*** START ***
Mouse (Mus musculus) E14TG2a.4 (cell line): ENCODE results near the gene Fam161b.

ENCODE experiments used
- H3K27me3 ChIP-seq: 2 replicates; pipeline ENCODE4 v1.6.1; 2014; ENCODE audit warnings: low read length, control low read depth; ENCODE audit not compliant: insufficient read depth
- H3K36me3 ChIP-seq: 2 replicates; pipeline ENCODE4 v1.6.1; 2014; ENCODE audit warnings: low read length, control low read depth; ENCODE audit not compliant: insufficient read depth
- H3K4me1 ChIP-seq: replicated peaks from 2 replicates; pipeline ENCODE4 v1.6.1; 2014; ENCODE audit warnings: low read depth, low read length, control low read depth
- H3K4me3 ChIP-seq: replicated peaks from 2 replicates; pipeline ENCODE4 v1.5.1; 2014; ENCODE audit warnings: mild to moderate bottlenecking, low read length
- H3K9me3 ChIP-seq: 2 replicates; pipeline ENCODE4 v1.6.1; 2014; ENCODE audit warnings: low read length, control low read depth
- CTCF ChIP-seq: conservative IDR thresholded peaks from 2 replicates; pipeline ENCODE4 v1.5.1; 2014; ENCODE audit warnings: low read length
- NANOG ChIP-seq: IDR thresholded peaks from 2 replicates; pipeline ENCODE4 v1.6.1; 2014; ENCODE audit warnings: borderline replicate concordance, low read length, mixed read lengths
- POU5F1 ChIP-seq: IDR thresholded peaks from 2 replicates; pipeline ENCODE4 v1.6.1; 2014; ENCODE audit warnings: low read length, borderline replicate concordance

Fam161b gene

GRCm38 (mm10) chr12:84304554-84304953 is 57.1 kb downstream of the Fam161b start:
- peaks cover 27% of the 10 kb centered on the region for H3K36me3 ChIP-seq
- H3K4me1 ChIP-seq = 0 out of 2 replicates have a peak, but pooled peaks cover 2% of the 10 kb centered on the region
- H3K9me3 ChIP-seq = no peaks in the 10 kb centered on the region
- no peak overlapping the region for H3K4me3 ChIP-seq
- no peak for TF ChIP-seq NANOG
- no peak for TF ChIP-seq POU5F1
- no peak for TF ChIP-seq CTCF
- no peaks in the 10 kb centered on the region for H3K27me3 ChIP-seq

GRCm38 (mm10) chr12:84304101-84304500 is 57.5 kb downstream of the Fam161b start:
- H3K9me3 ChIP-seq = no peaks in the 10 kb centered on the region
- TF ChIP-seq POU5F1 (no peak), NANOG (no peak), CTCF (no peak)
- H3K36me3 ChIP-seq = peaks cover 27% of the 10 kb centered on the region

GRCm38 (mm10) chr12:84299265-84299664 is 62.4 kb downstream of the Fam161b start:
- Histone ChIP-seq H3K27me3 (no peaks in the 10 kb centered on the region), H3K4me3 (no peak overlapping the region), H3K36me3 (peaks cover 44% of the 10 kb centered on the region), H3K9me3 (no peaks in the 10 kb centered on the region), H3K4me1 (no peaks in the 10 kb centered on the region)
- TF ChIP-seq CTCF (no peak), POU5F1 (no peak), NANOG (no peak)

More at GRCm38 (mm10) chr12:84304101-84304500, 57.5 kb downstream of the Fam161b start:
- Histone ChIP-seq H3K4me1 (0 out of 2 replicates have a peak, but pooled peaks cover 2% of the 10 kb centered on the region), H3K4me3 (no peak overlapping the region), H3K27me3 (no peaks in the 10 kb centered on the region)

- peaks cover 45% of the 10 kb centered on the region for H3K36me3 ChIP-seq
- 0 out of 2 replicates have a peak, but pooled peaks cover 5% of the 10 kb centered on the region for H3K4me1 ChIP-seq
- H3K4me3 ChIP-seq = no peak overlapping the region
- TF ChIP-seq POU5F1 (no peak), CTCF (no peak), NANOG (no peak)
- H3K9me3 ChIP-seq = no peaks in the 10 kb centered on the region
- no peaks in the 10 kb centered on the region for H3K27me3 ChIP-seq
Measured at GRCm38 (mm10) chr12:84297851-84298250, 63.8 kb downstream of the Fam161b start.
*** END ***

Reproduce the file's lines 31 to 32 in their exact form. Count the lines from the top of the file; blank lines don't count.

- 0 out of 2 replicates have a peak, but pooled peaks cover 5% of the 10 kb centered on the region for H3K4me1 ChIP-seq
- H3K4me3 ChIP-seq = no peak overlapping the region